The only busses in my city that aren't ridden extensively are ones that are in areas that have always been upper-middle and upper class with regards to SES (as opposed to the ones that are currently primarily upper-middle/upper class but got that way via gentrification). The public transportation company has responded to this by cutting lines in these areas or cutting the number of busses that serve those lines.

    Daily ridership across the tri-county area that the public transportation system serves apparently averages 310,000 and includes high school and college students (and some middle school students) across buses, light rail, and commuter rail. A few of the colleges/universities have shuttles, but they aren't the sort of shuttles you're referring to. You can't easily walk between the locations that the shuttles go to (would entail hours of walking and in some cases the walking wouldn't be safe due to the lack of sidewalks/shoulders).

    There are a few busses that I ride on a regular basis that don't have a lot of people, but that's primarily an issue of when I take the bus vs the actual route. Part of it is what area of the route I get on and off in. I can pretty easily predict how busy the streetcar I take will be based on where it's at.
  • lynn_glenmont
    lynn_glenmont Posts: 9,557 Member

    You use the road when you're on your bike, and taxes on motor fuels support the building and maintenance of roads. Why should other people have to pay higher gas taxes to pay for your use of the roads?

    Are we sure motor fuel taxes cover the costs of the roads?

    Do other taxes also go into the fund?

    Don't I pay the motor fuel taxes of the trucks that deliver food and bicycles to the stores where I shop?

    It is highly unlikely a cyclist doesn't pay taxes and hasn't paid the motor fuels taxes passed on in the costs of shipping goods and services to his home or the stores where he shops.

    Yes, but everybody pays those. It doesn't make up for the taxes you don't pay to say you pay these other taxes that everyone else pays.

    Are you saying that I don't pay tax, or that everybody pays tax? This is confusing.

    I'm saying everybody (which includes you) pay the taxes that you say you pay (pass through on goods shipped by road, taxes on motor fuel they actually buy), but you use the road for an additional purpose beyond those related to the taxes you pay.

    I'll try again. Say there is a lake at a dam that the public is allowed to use for various purposes, most of which have a fee or permit price attached to them (fishing, boating, etc.). Let's say you have purchased a day-permit for fishing in the past. Now you want to go and just hike on the trails around the lake and someone suggests you should be paid to do that because of the public benefits that accrue from your getting cardio exercise (which is where this subthread started). Someone says you're already being allowed to get in to the parkland and use it for free for the hiking, because there's no specific fee just to walk on the land, which is overseen and maintained by some kind of staff. You say that because you paid the one-day fishing permit, you've somehow already paid for any operational costs imposed by your hiking, and implicitly support the idea that you should be paid for hiking. But the fishing permit covered the costs related to fishing (e.g., restocking the lake). It doesn't cover costs related to your hiking (someone to do head counts on people in and out, look for stragglers at the end of the day, locate lost or injured hikers, rope off trails that have become dangerous due to erosion, etc.)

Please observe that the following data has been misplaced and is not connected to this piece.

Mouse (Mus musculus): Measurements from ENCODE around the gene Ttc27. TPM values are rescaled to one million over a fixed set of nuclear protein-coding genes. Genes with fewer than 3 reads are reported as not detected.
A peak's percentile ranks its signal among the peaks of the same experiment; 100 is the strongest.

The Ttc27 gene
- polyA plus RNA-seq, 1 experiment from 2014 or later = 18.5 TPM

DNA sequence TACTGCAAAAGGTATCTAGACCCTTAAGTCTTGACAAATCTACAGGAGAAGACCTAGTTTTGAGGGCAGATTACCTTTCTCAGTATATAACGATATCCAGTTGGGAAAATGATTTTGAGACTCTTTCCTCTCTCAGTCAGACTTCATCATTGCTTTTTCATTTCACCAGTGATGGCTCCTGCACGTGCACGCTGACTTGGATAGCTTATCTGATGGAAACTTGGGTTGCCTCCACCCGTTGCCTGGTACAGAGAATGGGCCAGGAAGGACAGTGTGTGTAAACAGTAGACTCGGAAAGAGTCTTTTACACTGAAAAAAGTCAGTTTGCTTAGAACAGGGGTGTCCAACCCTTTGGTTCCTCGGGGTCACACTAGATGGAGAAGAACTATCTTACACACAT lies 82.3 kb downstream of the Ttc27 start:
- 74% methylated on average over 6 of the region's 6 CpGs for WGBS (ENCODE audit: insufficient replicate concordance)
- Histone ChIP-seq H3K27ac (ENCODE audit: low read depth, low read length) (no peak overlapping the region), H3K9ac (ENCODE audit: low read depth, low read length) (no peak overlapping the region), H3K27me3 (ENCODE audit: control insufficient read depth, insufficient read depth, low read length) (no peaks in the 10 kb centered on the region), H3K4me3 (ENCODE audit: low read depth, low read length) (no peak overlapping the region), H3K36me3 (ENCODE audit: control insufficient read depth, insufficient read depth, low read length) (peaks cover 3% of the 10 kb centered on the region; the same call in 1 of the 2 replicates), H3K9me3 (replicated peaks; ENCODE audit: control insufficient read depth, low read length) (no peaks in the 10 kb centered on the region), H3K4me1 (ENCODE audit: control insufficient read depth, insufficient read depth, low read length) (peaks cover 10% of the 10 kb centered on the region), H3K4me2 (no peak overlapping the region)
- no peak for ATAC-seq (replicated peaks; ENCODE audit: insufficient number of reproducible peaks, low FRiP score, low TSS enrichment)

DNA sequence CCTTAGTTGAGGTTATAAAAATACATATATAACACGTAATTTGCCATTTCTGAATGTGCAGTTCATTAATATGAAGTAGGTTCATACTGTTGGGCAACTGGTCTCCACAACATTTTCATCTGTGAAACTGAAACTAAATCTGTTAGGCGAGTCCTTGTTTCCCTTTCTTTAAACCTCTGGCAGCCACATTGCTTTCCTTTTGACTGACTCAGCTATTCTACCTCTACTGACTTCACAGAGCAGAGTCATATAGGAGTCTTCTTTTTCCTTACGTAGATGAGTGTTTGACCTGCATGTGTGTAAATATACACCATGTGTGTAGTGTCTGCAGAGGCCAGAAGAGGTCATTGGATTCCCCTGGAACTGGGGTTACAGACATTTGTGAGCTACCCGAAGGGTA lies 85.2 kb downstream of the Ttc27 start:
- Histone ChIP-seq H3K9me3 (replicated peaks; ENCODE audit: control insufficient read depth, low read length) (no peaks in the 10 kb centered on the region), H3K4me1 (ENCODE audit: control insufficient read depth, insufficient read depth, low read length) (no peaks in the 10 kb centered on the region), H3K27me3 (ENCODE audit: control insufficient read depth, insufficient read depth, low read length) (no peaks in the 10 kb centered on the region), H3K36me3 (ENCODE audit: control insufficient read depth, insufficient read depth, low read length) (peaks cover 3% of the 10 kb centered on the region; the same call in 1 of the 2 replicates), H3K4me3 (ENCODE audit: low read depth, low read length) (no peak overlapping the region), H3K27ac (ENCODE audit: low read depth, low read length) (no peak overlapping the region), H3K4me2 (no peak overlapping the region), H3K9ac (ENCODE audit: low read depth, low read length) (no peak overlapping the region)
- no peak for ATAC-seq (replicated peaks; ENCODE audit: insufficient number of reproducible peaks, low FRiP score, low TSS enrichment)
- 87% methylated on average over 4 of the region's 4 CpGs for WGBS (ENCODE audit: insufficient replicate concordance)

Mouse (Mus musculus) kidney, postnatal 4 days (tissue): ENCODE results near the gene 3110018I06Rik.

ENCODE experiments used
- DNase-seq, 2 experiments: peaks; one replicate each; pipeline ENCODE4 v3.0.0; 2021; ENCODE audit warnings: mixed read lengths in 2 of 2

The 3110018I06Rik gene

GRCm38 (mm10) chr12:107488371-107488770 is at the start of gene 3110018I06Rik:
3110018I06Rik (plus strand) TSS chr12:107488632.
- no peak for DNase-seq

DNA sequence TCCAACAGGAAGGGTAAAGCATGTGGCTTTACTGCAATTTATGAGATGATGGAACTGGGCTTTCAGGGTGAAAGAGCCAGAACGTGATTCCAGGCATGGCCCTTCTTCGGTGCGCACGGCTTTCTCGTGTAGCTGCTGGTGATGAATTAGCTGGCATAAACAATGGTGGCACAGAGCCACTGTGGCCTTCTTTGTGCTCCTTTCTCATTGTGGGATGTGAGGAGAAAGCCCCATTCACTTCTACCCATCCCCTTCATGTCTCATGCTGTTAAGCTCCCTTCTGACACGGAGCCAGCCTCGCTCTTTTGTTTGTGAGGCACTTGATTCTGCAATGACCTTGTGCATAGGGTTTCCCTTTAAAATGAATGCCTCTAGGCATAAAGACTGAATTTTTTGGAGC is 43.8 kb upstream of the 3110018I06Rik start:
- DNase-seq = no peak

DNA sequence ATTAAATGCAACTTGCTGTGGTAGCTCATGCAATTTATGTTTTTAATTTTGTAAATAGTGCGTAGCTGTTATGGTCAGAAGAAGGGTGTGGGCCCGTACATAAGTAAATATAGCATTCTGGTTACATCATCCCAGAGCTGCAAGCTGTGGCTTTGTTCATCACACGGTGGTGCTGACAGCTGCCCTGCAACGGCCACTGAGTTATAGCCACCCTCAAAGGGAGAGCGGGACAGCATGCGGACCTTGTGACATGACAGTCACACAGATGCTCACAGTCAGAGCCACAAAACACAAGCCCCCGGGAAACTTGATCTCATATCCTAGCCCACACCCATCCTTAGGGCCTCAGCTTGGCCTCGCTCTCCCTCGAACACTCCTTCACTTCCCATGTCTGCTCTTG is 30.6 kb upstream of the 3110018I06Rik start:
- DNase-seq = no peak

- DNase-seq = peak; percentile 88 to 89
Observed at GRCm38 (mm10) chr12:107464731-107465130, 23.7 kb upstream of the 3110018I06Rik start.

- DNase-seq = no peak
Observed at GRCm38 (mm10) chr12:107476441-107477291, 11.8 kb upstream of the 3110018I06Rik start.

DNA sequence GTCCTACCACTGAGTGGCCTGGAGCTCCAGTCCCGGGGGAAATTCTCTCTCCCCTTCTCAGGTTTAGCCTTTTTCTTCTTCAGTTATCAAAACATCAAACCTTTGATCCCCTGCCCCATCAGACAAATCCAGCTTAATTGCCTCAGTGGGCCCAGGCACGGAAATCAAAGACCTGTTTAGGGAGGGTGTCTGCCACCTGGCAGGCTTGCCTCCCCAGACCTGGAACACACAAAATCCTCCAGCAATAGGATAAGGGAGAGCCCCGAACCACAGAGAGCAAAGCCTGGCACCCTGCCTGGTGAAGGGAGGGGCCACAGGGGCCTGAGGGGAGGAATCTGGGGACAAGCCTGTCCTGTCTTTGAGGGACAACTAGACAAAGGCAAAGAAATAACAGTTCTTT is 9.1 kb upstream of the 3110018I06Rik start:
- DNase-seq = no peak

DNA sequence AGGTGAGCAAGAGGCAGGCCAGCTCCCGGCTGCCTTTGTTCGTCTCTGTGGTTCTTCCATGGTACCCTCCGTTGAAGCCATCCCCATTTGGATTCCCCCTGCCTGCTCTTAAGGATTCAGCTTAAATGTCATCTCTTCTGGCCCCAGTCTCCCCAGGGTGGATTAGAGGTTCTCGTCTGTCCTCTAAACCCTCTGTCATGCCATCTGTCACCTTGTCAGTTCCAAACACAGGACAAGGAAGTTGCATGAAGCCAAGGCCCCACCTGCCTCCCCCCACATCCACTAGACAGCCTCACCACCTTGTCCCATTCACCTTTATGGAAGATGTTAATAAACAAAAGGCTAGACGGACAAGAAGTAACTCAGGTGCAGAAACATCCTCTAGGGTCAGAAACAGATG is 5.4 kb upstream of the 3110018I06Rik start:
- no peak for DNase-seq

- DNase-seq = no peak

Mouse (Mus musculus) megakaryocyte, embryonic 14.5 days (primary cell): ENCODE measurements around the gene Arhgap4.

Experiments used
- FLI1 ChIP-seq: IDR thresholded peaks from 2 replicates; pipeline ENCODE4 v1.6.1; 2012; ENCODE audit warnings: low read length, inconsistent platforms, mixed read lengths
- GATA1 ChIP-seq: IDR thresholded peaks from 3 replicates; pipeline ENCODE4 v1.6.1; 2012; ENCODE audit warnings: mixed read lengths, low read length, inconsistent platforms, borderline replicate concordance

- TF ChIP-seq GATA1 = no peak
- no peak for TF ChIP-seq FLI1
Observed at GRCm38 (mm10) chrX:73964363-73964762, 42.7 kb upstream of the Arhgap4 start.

• heybales
    heybales Posts: 18,843 Member
    I'll try again. Say there is a lake at a dam that the public is allowed to use for various purposes, most of which have a fee or permit price attached to them (fishing, boating, etc.). Let's say you have purchased a day-permit for fishing in the past. Now you want to go and just hike on the trails around the lake and someone suggests you should be paid to do that because of the public benefits that accrue from your getting cardio exercise (which is where this subthread started). Someone says you're already being allowed to get in to the parkland and use it for free for the hiking, because there's no specific fee just to walk on the land, which is overseen and maintained by some kind of staff. You say that because you paid the one-day fishing permit, you've somehow already paid for any operational costs imposed by your hiking, and implicitly support the idea that you should be paid for hiking. But the fishing permit covered the costs related to fishing (e.g., restocking the lake). It doesn't cover costs related to your hiking (someone to do head counts on people in and out, look for stragglers at the end of the day, locate lost or injured hikers, rope off trails that have become dangerous due to erosion, etc.)

    Does the lake receive no tax funded maintenance money - it totally is able to be run by the user fees for the various activities?